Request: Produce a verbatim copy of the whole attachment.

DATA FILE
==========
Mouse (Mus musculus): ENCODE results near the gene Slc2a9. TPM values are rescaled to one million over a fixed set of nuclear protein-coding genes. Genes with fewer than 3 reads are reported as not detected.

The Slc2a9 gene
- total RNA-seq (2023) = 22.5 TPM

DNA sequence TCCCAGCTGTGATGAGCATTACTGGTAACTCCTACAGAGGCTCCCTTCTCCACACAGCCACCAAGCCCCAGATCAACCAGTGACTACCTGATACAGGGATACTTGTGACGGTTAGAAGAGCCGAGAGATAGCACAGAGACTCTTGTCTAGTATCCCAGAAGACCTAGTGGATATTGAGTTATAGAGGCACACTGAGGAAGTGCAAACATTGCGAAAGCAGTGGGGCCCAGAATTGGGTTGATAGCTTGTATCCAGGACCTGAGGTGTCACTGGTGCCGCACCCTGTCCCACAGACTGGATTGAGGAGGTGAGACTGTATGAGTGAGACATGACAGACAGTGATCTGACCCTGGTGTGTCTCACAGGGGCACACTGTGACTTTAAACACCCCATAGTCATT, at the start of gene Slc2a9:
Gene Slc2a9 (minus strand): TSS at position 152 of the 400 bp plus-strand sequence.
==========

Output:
Mouse (Mus musculus): ENCODE results near the gene Slc2a9. TPM values are rescaled to one million over a fixed set of nuclear protein-coding genes. Genes with fewer than 3 reads are reported as not detected.

The Slc2a9 gene
- total RNA-seq (2023) = 22.5 TPM

DNA sequence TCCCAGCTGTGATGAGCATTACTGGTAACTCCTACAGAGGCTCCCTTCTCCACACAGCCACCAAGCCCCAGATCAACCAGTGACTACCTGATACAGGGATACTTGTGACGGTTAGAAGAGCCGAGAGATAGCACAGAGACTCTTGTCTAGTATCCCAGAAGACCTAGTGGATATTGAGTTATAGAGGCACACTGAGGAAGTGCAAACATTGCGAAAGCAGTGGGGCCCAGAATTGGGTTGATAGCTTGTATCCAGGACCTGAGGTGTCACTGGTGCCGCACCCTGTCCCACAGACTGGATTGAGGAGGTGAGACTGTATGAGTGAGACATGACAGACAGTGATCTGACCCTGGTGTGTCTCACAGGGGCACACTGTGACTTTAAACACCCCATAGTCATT, at the start of gene Slc2a9:
Gene Slc2a9 (minus strand): TSS at position 152 of the 400 bp plus-strand sequence.